It's not the rotors that glaze, it's the pads. Older organic material type pads would glaze under repeated light slow stops; these pads also tended to outgas due to the binder materials used in the pad itself, thus 'pushing' the pad away from the rotor. This outgassing would require greater force to be applied to the pad to overcome the 'cushioning' effect caused by the outgassing - thus the development of slots and drilling of rotors to allow a path for the gas to escape. Slots and holes also have a scraping effect on the pad surface - while this would tend to remove more pad material and thus minimize glazing, it has the negative effect of increased braking noise and faster pad wear. The better and more up-to-date brake pad compounds used now have minimal outgassing compared to the old style organic pads. Do you look at your brakes when you're stopping? Quote "what looks good"; go with a good solid rotor, ceramic pads and, if you want, braided stainless steel brake hoses. To me, what looks good is no more rotor warping and brake vibrations, decreased brake pad dust on the wheels, and increased braking performance due to the fact that ceramic pads tend not to heat up as much and as rapidly as pads made from organic and semi-metallic materials. Also, use a synthetic brake fluid in the system - synthetics have a higher boiling point and adsorb less moisture than conventional brake fluid. Valvoline makes a reasonably priced full synthetic fluid.
    Last edited by Fastcar; 02-08-2007 at 09:47 PM. Reason: added stuff

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    Member {FzS}BlacKMagicK's Avatar
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    Quote Originally Posted by Fastcar View Post
    It's not the rotors that glaze, it's the pads. Older organic material type pads would glaze under repeated light slow stops; these pads also tended to outgas due to the binder materials used in the pad itself, thus 'pushing' the pad away from the rotor. This outgassing would require greater force to be applied to the pad to overcome the 'cushioning' effect caused by the outgassing - thus the development of slots and drilling of rotors to allow a path for the gas to escape. Slots and holes also have a scraping effect on the pad surface - while this would tend to remove more pad material and thus minimize glazing, it has the negative effect of increased braking noise and faster pad wear. The better and more up-to-date brake pad compounds used now have minimal outgassing compared to the old style organic pads. Do you look at your brakes when you're stopping? Quote "what looks good"; go with a good solid rotor, ceramic pads and, if you want, braided stainless steel brake hoses. To me, what looks good is no more rotor warping and brake vibrations, decreased brake pad dust on the wheels, and increased braking performance due to the fact that ceramic pads tend not to heat up as much and as rapidly as pads made from organic and semi-metallic materials. Also, use a synthetic brake fluid in the system - synthetics have a higher boiling point and adsorb less moisture than conventional brake fluid. Valvoline makes a reasonably priced full synthetic fluid.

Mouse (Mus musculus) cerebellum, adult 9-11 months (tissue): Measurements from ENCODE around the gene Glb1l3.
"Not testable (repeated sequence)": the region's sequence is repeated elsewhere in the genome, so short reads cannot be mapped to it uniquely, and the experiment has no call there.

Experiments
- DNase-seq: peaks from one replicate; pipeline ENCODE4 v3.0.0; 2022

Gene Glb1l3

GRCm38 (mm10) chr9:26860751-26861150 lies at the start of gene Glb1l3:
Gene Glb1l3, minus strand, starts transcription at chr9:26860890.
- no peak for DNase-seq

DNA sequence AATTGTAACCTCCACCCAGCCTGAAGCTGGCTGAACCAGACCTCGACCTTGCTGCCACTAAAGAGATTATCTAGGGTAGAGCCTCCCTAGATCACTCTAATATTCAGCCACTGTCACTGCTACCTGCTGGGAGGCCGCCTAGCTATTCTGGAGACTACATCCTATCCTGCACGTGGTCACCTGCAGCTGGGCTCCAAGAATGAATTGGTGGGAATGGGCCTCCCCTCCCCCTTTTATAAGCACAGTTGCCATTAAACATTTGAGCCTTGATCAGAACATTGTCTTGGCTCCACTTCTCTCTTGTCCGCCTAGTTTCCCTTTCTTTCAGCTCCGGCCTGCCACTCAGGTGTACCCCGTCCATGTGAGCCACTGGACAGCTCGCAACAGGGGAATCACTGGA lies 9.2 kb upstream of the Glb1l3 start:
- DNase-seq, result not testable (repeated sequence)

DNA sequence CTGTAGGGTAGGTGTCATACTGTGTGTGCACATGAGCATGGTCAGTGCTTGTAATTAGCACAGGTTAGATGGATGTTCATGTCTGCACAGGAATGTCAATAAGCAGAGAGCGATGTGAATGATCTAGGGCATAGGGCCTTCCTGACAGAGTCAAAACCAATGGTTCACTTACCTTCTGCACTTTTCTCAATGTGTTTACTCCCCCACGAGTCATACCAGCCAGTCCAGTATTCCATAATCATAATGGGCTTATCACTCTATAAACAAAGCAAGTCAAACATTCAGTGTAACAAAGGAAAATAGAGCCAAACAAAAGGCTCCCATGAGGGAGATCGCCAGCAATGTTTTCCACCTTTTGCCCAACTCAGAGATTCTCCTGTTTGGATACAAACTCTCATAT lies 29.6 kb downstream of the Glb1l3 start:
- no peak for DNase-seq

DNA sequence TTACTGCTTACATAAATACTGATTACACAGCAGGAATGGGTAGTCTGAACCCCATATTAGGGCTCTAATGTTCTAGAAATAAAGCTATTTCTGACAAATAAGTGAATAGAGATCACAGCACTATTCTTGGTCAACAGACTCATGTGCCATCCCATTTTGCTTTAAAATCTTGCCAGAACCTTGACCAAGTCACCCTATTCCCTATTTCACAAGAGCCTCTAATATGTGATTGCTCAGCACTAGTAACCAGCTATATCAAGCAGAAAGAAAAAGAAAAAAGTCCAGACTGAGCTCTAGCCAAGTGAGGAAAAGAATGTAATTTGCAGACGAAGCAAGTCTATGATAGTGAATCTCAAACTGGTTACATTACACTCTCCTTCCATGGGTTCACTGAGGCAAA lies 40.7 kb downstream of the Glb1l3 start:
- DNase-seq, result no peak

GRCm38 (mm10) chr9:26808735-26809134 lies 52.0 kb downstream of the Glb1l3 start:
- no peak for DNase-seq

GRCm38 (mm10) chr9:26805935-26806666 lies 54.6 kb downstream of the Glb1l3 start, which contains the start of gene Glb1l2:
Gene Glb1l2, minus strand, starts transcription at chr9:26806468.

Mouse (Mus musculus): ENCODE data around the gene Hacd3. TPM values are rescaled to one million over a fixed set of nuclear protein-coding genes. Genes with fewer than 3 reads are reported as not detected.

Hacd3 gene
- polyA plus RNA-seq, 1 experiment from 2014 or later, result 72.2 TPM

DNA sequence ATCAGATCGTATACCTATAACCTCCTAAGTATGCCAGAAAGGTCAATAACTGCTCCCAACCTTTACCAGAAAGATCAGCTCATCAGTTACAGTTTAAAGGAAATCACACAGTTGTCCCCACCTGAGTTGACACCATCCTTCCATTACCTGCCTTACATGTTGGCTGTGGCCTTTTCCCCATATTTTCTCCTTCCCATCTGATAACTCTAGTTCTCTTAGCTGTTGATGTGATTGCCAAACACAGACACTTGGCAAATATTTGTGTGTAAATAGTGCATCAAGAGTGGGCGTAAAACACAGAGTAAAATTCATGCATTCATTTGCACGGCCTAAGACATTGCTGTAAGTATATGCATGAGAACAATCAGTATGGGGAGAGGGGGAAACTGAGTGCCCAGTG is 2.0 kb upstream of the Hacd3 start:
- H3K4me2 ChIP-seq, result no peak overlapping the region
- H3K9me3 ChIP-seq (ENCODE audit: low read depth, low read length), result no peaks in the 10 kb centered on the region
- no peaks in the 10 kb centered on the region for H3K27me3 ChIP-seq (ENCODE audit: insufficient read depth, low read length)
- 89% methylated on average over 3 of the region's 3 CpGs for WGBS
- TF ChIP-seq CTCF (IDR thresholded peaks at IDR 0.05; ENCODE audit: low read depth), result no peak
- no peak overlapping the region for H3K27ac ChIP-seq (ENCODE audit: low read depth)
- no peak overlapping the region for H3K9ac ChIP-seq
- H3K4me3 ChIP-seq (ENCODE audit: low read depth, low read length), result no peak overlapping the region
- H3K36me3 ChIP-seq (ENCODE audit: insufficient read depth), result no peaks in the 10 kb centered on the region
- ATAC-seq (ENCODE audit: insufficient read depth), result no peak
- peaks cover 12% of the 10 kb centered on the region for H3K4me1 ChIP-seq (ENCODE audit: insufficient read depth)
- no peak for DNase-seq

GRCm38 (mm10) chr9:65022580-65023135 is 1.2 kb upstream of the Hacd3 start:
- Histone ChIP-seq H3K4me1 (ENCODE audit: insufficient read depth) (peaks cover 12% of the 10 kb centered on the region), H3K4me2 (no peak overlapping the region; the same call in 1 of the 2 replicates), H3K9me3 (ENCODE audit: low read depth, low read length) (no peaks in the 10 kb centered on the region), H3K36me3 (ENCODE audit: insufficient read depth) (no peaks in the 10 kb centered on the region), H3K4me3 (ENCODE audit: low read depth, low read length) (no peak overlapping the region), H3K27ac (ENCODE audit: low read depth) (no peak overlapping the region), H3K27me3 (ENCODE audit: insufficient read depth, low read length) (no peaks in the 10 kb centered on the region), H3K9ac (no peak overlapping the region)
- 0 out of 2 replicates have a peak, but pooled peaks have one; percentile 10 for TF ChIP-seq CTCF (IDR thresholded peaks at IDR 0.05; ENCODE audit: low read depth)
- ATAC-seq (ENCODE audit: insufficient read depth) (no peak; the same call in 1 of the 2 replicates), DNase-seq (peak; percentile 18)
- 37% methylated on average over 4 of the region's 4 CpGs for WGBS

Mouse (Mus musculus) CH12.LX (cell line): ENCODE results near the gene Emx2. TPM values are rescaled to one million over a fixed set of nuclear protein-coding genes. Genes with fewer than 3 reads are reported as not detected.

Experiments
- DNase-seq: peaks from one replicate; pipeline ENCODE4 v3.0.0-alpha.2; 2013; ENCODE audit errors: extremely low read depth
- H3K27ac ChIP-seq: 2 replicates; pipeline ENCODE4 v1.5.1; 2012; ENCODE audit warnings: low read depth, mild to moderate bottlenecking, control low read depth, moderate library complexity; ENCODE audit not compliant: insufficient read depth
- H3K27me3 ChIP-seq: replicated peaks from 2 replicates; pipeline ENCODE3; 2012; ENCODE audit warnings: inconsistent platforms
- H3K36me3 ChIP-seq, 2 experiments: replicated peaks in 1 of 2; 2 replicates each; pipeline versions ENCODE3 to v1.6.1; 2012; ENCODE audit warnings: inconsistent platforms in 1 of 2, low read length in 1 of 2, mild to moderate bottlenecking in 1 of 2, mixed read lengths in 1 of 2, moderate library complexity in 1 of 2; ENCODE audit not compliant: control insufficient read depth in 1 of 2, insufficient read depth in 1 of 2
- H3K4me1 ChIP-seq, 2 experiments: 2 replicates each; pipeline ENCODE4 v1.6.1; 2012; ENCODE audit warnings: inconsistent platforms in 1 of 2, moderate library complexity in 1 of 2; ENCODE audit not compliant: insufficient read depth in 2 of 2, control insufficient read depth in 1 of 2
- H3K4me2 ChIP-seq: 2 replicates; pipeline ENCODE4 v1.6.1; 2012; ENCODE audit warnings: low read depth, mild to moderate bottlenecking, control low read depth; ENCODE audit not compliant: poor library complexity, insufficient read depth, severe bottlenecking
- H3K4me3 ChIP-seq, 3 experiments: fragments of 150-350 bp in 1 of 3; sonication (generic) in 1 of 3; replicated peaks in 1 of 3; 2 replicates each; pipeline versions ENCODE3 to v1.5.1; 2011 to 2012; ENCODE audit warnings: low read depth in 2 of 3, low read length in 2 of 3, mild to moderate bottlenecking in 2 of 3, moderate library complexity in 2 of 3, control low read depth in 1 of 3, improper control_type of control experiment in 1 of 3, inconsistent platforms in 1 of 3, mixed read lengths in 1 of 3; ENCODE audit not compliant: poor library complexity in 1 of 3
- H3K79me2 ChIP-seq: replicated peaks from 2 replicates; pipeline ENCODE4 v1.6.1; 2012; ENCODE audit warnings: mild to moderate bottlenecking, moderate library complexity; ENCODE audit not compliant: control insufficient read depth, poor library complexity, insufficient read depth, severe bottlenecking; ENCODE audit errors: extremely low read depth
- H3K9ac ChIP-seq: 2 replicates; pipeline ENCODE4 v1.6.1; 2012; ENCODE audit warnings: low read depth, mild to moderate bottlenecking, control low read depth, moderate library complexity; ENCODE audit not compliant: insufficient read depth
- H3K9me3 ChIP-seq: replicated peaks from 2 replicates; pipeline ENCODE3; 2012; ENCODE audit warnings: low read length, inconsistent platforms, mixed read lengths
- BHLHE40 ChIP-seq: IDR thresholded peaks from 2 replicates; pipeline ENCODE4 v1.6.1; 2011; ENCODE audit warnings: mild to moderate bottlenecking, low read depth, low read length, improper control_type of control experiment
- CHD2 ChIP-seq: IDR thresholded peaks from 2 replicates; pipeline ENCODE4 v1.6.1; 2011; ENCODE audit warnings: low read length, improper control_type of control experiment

I see, so there would actually be less performance, unless you were light braking often...something I definitely won't be doing. I want fast braking from high speeds as fast and as reliable as possible without cracking and warping.

    Thanks everyone for your reply's!!! I have received the LS101 degree in braking!!! And it looks like now I'll save a few bucks and have better braking than I would have if I had not of asked.

    Yes, I was considering the SS brake lines also, thank you for mentioning those, as I read somewhere here where guys who had installed them said they gave more of a solid feel to the pedal, and not rusting out can only give peace of mind. Didn't know they have synthetic brake fluid til now either, again...thanks!!!

    Now...how do you go about painting the calipers? The slots and drill holes I can live without, but a rusted up caliper just looks like crap and mine are almost completely rusted...looks like they were silver at one time...is this the color of the calipers the T/A's came with? Is there a specific paint most people use...or just any ol' high temp paint...and should you prime it first>?

    Oh and is there a (most chosen) ceramic brake pad or are all pretty much equal?

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    JEB
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    Look at "Diamond Slotted" Rotors.

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    Member Fastcar's Avatar
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    More brake info